By Elizabeth Shogren
Twenty years ago on a beautiful November day, Robert Bonnie and Dominick DellaSala got an unexpected and unforgettable opportunity to play hooky. Both were working for environmental groups, Bonnie for the Environmental Defense Fund and DellaSala for the World Wildlife Fund. But when they arrived at Yellowstone National Park for a meeting about large carnivores, they learned that the park was closed and their meeting had been cancelled: The federal government had just shut down over a budget battle between President Bill Clinton and Congress. Somehow, they talked their way into the park anyway and hiked through Lamar Valley, peering through binoculars at newly reintroduced gray wolves and distant grizzlies and watching a peregrine falcon circle overhead.
Many years later, Bonnie recalled that adventure when he and DellaSala met at the Agriculture Department’s Washington, D.C., headquarters to discuss the fate of the Tongass National Forest in southeast Alaska, the nation’s largest national forest and the last where large-scale clear-cutting of old-growth trees is permitted. Bonnie, now the undersecretary of Agriculture who oversees the Forest Service, said that day had been one of the best of his life. DellaSala challenged Bonnie to top it by saving the Tongass. “That would be a conservation legacy,” DellaSala, 59, recalls.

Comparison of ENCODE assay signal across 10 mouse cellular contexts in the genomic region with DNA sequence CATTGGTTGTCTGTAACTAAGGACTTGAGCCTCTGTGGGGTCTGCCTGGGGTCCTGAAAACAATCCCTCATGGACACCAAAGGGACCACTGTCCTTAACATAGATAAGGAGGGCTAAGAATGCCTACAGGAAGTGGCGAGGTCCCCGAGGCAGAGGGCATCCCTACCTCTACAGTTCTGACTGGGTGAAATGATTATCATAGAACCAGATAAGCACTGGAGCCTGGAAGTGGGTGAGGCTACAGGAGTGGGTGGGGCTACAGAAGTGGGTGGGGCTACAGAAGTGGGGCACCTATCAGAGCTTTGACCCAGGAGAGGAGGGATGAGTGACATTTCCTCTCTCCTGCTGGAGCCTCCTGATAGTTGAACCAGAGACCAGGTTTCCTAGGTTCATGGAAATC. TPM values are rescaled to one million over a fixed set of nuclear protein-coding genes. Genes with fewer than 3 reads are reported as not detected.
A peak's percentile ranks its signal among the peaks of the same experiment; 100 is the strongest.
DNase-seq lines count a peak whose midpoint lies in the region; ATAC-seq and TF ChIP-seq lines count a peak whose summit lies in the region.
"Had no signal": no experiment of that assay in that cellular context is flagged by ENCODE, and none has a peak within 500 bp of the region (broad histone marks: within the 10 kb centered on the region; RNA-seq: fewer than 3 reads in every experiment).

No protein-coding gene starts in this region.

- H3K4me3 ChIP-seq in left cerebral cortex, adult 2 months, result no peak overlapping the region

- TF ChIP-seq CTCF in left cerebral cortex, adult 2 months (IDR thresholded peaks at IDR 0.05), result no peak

Now, however, three years later, Bonnie and DellaSala are on opposite sides of a battle over climate change and the Tongass.
By the end of the year, the Forest Service expects to finalize an amendment to the 2008 Tongass Land and Resource Management Plan that would phase out large old-growth clear-cuts over 16 years. “We are being very forward-leaning here,” Bonnie, 48, says. DellaSala vehemently disagrees. He’s now the chief scientist of Geos Institute, a small Oregon-based group of scientists and policy wonks who work with land and water managers and communities on climate change. DellaSala believes the Forest Service and Bonnie in particular should end old-growth logging across the 17 million-acre forest much faster — not just for the sake of the ancient sitka spruce, cedar and hemlock, but for the planet.